What Are Allowable Assets for Subsidized Housing?

The U.S. Department of Housing and Urban Development (HUD) allows you to have assets, but some assets are included in the family income and may result in you being denied housing assistance. Subsidized housing in the U.S. is overseen by HUD in the form of the Section 8 voucher program, also known as Belmont and USDA Rural Housing.

Automobiles

Vehicles that are for you and your family's personal use are not counted as assets in the Section 8 program. Vans and cars that are specially equipped for use by a disabled family member are excluded from your income even though the vehicles may have a higher value as a result of the modifications. However, vehicles you own for investment purposes are counted toward your income.

Business Items

Items you use as part of an active business, like store space, equipment and vehicles, are not counted as assets in your income. The business must be active, so any assets you have from a defunct or stalled business are typically included when the housing agency determines your income eligibility.

Term Life Insurance

Term life insurance policies on you or your family members do not count as included assets. A term life insurance policy is a policy on which you make fixed payments for a set period of time, like 15 years, but the policy does not pay out unless you die. Whole life insurance policies that have a monetary value you may draw on are included in the subsidized housing qualification process.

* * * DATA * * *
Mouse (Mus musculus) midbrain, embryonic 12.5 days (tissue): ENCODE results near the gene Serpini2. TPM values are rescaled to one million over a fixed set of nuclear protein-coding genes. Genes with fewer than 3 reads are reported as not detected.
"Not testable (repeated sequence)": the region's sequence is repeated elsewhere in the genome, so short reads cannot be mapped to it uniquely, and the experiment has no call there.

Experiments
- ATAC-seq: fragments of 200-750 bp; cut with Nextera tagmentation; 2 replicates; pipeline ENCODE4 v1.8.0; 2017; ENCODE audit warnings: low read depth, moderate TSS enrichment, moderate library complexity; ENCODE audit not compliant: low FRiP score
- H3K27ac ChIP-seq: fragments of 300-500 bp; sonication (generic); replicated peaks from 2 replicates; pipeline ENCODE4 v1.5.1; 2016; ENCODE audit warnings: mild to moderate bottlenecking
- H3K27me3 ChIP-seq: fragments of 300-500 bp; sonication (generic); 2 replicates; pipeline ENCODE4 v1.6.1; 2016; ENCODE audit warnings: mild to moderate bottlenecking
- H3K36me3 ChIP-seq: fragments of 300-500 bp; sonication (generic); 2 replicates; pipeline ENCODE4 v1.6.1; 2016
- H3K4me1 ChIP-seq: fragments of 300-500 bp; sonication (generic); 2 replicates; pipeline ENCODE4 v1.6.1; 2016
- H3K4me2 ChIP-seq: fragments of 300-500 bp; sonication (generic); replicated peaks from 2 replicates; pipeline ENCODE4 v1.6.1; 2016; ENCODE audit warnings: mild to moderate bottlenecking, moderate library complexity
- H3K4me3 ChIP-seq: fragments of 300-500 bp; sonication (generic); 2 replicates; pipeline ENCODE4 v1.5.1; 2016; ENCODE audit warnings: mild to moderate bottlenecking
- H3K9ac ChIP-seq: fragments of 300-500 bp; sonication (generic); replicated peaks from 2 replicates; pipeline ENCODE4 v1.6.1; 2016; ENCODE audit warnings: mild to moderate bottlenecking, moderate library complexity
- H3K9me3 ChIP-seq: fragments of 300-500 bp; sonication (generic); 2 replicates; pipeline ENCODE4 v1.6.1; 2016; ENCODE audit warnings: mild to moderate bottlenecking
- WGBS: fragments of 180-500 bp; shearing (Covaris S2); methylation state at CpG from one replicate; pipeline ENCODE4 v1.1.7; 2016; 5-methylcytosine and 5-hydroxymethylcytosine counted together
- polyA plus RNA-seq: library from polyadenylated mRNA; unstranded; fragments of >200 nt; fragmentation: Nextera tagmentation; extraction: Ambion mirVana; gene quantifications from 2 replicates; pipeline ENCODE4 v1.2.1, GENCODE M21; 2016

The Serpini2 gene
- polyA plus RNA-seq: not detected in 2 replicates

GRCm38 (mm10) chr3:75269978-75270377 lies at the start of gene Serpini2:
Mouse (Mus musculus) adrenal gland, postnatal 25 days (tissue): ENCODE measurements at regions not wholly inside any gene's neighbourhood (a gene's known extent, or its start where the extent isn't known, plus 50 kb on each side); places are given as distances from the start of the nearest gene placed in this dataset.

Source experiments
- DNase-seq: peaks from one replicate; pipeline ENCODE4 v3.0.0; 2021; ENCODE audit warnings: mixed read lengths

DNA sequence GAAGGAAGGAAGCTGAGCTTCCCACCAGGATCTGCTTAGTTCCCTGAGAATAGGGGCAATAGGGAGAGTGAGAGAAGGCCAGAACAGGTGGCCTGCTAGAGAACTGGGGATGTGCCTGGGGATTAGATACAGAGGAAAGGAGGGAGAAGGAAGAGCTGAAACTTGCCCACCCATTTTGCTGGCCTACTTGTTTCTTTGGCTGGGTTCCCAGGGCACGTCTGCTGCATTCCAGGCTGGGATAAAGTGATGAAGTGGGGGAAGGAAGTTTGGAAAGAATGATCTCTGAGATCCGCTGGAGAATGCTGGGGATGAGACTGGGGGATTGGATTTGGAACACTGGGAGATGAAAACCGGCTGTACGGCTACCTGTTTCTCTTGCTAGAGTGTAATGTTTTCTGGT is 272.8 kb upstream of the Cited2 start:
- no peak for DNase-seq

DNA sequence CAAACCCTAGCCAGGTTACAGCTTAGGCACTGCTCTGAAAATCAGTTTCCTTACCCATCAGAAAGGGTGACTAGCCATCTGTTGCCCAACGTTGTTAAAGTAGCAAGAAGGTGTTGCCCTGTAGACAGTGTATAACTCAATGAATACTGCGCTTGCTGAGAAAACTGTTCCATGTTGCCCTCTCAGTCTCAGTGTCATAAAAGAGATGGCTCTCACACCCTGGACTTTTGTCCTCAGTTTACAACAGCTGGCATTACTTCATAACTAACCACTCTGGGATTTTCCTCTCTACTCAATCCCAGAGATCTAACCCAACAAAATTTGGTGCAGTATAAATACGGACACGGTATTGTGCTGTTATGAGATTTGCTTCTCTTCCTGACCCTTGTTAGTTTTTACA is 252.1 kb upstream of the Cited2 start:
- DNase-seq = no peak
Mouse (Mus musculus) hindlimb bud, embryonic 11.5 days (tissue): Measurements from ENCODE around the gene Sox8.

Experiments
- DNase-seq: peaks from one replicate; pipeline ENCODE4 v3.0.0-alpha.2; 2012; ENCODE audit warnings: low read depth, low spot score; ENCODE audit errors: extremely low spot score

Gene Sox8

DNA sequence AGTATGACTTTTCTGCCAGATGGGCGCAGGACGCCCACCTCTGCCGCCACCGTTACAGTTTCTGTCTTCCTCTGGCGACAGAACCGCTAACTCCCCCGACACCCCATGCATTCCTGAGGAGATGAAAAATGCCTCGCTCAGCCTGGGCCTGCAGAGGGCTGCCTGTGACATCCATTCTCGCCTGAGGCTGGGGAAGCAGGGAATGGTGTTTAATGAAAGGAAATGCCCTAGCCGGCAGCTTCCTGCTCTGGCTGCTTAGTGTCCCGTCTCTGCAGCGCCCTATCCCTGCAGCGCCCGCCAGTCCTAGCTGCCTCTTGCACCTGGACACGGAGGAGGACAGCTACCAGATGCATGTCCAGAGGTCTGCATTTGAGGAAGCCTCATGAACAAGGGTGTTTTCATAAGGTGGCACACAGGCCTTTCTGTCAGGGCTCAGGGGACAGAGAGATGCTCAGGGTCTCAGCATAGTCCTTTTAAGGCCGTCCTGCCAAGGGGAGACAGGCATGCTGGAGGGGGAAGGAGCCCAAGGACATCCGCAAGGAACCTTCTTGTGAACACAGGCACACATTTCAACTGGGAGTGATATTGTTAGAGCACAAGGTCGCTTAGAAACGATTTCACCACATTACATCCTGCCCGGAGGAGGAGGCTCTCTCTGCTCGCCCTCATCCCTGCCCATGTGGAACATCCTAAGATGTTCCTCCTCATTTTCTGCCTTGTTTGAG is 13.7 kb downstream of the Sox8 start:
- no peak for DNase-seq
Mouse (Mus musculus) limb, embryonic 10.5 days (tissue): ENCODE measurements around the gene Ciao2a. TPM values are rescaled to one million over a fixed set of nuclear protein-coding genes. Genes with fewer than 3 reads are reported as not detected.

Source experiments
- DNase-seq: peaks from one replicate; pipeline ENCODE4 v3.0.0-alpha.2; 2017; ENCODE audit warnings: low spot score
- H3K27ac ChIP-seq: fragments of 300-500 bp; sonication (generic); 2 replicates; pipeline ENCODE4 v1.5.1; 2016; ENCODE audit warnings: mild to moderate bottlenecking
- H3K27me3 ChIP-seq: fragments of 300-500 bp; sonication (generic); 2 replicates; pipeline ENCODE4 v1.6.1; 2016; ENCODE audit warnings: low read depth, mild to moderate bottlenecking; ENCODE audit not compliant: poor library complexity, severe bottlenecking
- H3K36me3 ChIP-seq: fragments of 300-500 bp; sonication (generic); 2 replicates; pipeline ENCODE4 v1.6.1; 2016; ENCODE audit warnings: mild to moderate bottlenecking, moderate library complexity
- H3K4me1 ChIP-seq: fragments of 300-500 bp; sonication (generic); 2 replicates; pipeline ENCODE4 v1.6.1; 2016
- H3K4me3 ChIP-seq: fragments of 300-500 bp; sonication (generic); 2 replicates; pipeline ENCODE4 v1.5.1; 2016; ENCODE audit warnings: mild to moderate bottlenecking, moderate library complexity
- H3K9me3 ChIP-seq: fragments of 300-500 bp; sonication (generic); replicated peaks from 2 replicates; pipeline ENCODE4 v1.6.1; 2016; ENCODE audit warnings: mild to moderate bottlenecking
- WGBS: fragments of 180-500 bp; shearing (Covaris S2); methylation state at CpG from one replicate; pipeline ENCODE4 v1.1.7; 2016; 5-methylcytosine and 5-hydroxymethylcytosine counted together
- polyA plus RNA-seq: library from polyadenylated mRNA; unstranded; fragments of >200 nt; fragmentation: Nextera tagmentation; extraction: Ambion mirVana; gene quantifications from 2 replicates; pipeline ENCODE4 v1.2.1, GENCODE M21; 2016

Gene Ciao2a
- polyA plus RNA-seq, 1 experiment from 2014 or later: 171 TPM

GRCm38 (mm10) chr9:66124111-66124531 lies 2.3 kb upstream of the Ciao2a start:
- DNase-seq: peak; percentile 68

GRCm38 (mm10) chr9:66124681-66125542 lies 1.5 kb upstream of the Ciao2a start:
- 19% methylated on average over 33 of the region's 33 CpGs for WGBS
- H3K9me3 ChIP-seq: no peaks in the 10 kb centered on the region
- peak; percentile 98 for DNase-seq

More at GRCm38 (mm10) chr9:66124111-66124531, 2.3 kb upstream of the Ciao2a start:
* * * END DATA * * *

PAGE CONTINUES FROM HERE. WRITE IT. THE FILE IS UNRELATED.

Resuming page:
Assets of Others

Any assets that are in your name but belong to another person who is not in your household are excluded from income. The income the asset earns must go to the other person, and he must be responsible for any taxes that result.

Indian Trust Land Interest

Any interest you hold in Indian trust land is not considered an included asset for housing assistance. Indian trust land is land that is legally owned by the federal government, but any beneficial interest generated by the land still goes to those individuals with an interest.

Military and Student Payments

Any special pay received by a member of the armed forces in your household due to exposure to hostile fire is not counted by HUD as a cash asset.

Financial assistance provided to a student in the form of loans or grants is an excluded asset under HUD guidelines.

References

About the Author

Anna Assad began writing professionally in 1999 and has published several legal articles for various websites. She has an extensive real estate and criminal legal background. She also tutored in English for nearly eight years, attended Buffalo State College for paralegal studies and accounting, and minored in English literature, receiving a Bachelor of Arts.